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Ichthyomaniac
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There are still questions about whether Oregon is committed not just to producing more and more hatchery coho, but to the hard work necessary to restore wild, naturally reproducing fish.
<font size="2" face="verdana,arial,helvetica">This is an important distinction, and I'm glad that it was brought up in this article. Does anyone know if the increase in numbers of fish is proportionally the same for wild fish as for hatchery fish?

There should be no letup, no backsliding, in coho salmon restoration in Oregon. This is a bright, encouraging moment in Northwest salmon recovery. It is by no means the end.
<font size="2" face="verdana,arial,helvetica">Right on. :smile:
 

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This is an important distinction, and I'm glad that it was brought up in this article. Does anyone know if the increase in numbers of fish is proportionally the same for wild fish as for hatchery fish?
<font size="2" face="verdana,arial,helvetica">To answer your question No!

Last year we had a mediocre return of hatchery fish with the millions of smolt released. They for some reason didn't fare too well. But in the same ocean conditions, we had the largest estimated return of wild coho in 50 years.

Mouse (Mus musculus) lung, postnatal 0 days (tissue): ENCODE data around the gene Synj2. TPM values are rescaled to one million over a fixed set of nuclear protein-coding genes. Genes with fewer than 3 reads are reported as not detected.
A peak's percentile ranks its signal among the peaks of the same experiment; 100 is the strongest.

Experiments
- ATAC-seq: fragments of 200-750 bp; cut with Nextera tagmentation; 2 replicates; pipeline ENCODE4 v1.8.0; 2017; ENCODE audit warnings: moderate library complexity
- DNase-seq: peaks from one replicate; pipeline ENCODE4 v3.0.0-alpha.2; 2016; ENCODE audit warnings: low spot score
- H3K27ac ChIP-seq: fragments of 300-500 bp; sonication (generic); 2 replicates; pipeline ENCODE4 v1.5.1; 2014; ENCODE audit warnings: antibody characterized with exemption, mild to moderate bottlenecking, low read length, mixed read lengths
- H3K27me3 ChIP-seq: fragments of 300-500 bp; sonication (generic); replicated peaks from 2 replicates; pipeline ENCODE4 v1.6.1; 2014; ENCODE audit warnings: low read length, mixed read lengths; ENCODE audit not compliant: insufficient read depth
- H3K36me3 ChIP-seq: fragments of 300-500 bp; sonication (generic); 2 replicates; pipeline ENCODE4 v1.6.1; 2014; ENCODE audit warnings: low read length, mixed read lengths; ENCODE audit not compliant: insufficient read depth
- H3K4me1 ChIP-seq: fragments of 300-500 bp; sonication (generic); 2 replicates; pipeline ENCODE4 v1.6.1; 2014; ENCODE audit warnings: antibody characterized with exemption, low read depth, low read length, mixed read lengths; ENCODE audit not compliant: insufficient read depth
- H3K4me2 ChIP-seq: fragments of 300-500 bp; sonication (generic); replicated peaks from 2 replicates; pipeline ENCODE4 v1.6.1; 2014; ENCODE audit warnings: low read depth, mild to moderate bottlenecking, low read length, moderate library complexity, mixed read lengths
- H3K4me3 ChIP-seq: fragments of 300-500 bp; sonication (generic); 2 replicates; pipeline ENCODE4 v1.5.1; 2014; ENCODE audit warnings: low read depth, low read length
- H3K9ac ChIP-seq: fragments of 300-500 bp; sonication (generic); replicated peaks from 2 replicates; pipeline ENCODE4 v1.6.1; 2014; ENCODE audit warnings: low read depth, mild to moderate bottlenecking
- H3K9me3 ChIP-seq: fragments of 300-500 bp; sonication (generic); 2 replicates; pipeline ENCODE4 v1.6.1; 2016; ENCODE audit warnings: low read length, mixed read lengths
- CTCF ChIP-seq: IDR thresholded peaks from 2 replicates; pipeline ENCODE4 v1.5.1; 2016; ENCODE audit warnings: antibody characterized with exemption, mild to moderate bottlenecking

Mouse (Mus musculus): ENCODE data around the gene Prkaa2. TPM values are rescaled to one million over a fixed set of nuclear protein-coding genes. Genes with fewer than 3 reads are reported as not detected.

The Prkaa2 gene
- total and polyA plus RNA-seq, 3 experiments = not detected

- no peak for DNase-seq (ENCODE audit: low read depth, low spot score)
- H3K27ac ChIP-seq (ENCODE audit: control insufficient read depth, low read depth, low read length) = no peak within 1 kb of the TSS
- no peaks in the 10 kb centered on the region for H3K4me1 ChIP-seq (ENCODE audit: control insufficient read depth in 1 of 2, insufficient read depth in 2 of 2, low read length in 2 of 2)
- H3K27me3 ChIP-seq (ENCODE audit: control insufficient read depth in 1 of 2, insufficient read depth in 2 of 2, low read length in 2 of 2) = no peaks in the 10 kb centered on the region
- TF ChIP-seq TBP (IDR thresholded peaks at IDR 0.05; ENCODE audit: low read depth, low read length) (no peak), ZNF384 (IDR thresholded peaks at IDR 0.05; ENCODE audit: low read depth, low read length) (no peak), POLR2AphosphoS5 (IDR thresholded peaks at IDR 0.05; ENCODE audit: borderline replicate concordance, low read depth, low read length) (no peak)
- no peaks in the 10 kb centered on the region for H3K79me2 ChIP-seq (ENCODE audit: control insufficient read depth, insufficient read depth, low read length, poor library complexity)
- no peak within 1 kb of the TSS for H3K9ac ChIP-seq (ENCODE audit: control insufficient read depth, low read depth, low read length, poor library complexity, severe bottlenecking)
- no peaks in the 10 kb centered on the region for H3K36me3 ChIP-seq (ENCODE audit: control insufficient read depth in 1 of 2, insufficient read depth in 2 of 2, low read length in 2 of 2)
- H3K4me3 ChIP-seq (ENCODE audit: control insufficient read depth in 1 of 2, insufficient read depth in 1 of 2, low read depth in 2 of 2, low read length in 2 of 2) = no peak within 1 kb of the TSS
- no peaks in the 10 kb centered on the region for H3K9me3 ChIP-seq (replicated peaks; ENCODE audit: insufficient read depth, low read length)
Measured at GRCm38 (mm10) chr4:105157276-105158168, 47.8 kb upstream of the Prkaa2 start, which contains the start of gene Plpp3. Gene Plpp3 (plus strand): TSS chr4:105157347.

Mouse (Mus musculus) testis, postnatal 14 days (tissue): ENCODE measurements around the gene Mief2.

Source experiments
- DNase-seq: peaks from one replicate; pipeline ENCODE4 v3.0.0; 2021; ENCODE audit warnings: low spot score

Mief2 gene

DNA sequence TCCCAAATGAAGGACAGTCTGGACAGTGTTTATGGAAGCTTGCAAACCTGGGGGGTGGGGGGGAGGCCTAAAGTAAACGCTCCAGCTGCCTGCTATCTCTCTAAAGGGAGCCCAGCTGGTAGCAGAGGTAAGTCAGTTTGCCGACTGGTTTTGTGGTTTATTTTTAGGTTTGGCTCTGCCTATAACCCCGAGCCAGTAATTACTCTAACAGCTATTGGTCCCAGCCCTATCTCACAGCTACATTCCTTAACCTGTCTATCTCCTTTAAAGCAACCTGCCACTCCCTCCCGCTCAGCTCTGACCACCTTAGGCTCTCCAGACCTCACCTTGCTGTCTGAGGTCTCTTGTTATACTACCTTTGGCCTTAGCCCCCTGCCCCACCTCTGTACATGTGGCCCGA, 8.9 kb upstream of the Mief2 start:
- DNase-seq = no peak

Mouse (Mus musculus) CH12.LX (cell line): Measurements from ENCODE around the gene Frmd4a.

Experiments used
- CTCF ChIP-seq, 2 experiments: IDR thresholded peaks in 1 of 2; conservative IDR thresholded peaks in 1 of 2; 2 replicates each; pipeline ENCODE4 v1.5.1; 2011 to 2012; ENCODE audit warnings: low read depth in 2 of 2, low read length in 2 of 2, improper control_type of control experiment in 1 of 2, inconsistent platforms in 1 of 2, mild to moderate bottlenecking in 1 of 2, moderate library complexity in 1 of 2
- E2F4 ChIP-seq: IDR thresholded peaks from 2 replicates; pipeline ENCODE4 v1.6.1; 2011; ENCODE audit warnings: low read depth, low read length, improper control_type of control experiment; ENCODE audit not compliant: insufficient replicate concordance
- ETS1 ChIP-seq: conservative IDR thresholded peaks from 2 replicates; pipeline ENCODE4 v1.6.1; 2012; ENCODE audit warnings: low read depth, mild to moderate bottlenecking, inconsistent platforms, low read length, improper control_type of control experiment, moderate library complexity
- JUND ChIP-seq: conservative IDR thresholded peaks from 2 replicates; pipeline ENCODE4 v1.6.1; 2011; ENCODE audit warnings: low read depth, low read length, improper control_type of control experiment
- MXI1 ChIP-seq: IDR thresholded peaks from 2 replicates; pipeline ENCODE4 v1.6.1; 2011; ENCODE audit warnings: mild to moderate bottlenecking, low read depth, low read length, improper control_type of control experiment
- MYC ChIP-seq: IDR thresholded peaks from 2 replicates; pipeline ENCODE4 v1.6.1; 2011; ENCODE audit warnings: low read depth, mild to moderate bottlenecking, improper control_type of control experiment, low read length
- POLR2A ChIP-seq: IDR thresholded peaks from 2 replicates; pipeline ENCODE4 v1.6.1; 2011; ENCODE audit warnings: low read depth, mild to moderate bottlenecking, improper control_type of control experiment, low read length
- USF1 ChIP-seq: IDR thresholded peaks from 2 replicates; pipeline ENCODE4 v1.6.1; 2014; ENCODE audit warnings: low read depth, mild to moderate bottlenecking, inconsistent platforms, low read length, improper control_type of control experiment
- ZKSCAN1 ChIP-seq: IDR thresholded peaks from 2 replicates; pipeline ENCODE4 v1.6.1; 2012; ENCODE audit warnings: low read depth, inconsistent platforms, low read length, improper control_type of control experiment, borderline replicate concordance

I believe you only get 1-2% return on your typical hatchery fish, but a higher percentage on wild and broodstock fish.

I haven't read the article yet, but sounds like it might be a good one.

Dan
 

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Now I read it. Good article.

It's clear that ocean conditions, more than any other factor, are responsible for the surge in coho numbers.
<font size="2" face="verdana,arial,helvetica">It is clear? Only God knows which factors are the most responsible for there sucess. Just so happens that the lower Columbia River wild coho which are managed differently didn't share the same success.

Returns of wild coho that spawn naturally in Oregon's coastal streams are still perilously low in some river systems.
<font size="2" face="verdana,arial,helvetica">I don't think "perilously" is the right word to use here. We had great numbers in some streams and lower numbers in others.

That's a credit not just to the prime ocean conditions, but also to the hard work on the ground in river basins throughout Oregon
<font size="2" face="verdana,arial,helvetica">There you go!


There are moves afoot in the Legislature to strip some funding from salmon recovery, and divert millions of dollars dedicated to stream restoration to a hatchery research facility.
<font size="2" face="verdana,arial,helvetica">Bad move.


There should be no letup, no backsliding, in coho salmon restoration in Oregon. This is a bright, encouraging moment in Northwest salmon recovery. It is by no means the end.
<font size="2" face="verdana,arial,helvetica">Right on! :bowdown:
 
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